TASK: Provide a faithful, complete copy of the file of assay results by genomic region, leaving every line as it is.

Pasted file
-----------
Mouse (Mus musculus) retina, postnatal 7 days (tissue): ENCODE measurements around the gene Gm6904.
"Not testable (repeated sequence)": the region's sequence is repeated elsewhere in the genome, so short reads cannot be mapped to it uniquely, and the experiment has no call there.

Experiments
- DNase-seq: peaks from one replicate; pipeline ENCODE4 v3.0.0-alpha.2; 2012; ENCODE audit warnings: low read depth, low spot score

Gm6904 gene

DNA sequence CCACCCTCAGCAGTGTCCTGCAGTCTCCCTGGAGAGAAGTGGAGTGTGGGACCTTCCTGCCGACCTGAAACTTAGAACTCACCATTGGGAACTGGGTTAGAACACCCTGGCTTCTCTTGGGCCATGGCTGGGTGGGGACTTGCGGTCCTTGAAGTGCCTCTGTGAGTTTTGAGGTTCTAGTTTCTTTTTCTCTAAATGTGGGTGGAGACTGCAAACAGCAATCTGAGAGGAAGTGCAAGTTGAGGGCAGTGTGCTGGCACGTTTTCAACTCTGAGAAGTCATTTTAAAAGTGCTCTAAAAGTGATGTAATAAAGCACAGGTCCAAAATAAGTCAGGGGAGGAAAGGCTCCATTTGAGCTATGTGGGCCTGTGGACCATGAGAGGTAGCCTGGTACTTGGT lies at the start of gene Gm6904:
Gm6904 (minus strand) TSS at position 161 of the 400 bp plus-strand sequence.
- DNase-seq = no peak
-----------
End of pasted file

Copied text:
Mouse (Mus musculus) retina, postnatal 7 days (tissue): ENCODE measurements around the gene Gm6904.
"Not testable (repeated sequence)": the region's sequence is repeated elsewhere in the genome, so short reads cannot be mapped to it uniquely, and the experiment has no call there.

Experiments
- DNase-seq: peaks from one replicate; pipeline ENCODE4 v3.0.0-alpha.2; 2012; ENCODE audit warnings: low read depth, low spot score

Gm6904 gene

DNA sequence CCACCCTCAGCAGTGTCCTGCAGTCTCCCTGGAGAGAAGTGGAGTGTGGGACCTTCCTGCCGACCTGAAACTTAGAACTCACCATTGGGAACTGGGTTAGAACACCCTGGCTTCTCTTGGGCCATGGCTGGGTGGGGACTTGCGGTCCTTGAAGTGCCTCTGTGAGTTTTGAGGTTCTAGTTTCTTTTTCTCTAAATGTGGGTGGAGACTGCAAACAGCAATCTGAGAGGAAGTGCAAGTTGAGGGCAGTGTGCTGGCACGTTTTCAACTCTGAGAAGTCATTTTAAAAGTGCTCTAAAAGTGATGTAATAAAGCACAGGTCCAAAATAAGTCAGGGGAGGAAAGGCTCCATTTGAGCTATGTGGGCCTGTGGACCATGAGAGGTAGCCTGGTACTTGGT lies at the start of gene Gm6904:
Gm6904 (minus strand) TSS at position 161 of the 400 bp plus-strand sequence.
- DNase-seq = no peak